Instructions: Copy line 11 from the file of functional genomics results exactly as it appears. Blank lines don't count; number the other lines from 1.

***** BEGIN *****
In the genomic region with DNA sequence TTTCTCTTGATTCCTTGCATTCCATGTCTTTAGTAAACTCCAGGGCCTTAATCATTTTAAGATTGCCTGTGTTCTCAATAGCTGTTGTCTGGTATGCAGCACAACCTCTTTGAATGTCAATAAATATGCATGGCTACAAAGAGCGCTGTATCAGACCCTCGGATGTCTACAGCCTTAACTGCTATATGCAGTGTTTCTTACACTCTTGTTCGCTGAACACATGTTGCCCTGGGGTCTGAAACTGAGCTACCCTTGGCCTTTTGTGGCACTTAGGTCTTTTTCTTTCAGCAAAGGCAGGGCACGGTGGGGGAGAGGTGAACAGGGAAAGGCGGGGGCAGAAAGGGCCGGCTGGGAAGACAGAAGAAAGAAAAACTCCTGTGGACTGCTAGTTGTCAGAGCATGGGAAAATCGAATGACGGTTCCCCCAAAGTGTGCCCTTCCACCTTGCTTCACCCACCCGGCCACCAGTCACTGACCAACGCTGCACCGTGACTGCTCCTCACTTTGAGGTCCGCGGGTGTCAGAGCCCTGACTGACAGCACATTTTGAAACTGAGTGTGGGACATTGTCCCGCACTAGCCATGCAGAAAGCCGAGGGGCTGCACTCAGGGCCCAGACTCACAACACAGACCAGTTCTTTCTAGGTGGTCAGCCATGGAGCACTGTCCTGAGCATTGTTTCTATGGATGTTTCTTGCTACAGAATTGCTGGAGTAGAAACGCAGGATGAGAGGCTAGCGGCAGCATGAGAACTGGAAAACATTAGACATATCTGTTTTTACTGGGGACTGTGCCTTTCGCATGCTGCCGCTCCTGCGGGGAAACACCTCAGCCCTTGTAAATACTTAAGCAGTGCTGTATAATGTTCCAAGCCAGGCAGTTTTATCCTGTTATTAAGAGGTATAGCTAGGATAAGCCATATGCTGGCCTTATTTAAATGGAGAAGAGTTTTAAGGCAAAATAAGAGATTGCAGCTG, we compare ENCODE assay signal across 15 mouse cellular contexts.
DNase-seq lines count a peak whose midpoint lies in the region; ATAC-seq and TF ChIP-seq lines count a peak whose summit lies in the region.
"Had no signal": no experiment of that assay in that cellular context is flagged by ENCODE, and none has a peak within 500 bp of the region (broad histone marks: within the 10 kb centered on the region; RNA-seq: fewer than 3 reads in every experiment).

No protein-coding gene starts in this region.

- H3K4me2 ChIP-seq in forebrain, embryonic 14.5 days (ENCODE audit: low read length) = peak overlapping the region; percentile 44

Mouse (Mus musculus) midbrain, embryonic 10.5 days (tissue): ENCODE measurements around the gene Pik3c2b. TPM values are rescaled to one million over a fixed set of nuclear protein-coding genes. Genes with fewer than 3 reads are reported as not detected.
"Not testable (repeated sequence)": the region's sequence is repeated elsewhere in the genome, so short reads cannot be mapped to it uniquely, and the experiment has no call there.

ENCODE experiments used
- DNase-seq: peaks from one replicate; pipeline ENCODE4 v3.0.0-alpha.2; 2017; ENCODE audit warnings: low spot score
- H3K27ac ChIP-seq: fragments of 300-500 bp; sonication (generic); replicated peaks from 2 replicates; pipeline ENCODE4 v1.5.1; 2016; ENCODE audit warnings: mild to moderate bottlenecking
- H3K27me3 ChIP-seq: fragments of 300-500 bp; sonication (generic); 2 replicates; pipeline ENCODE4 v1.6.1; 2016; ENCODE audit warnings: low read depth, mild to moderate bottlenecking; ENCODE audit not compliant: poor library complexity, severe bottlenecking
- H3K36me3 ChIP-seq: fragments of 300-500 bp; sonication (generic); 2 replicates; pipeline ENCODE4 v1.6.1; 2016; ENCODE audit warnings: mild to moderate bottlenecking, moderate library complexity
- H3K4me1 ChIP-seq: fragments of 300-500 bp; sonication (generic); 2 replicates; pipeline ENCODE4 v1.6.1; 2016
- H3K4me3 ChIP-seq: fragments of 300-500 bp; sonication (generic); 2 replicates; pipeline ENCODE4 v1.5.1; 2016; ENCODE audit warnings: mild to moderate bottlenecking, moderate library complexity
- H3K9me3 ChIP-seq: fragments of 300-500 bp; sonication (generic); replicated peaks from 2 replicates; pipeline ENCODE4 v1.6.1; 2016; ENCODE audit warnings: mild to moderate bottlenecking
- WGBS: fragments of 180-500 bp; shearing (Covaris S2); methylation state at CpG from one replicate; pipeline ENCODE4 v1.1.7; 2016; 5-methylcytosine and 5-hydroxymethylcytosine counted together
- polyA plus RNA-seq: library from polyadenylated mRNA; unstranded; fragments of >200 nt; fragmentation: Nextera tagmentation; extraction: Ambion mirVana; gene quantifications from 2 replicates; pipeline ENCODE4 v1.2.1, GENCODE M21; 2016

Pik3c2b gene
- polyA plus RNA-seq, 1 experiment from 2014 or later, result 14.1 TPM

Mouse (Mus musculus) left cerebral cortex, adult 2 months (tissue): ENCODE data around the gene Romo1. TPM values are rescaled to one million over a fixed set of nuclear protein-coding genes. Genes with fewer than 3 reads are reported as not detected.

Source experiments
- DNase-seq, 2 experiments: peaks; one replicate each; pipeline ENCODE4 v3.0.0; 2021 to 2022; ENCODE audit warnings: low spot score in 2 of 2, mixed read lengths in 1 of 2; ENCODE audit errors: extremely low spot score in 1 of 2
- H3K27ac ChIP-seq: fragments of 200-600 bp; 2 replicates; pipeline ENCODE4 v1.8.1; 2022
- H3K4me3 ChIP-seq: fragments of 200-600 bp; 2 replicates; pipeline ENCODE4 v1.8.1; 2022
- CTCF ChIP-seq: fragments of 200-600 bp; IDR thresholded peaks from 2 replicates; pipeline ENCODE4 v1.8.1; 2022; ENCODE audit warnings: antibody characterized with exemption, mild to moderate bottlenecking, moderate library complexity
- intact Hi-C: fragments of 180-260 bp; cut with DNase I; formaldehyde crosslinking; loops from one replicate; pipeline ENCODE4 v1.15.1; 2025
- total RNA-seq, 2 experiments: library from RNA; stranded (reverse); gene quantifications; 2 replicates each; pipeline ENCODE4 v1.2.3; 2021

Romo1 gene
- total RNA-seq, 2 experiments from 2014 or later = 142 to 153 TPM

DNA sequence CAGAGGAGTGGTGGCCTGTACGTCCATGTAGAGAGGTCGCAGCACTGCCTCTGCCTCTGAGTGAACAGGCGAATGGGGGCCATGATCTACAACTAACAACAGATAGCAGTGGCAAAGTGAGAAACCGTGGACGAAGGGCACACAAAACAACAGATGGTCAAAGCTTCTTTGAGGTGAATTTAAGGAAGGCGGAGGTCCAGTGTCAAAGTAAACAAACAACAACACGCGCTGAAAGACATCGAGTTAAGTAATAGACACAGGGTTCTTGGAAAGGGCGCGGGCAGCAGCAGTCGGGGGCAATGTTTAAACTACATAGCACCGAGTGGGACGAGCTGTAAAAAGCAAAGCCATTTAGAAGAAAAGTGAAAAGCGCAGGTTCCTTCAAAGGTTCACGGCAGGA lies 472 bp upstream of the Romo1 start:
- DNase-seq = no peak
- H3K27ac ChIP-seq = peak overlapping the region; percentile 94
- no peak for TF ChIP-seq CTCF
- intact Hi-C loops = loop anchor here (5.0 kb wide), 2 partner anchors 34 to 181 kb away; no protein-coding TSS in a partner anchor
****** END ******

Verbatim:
- H3K27me3 ChIP-seq: fragments of 300-500 bp; sonication (generic); 2 replicates; pipeline ENCODE4 v1.6.1; 2016; ENCODE audit warnings: low read depth, mild to moderate bottlenecking; ENCODE audit not compliant: poor library complexity, severe bottlenecking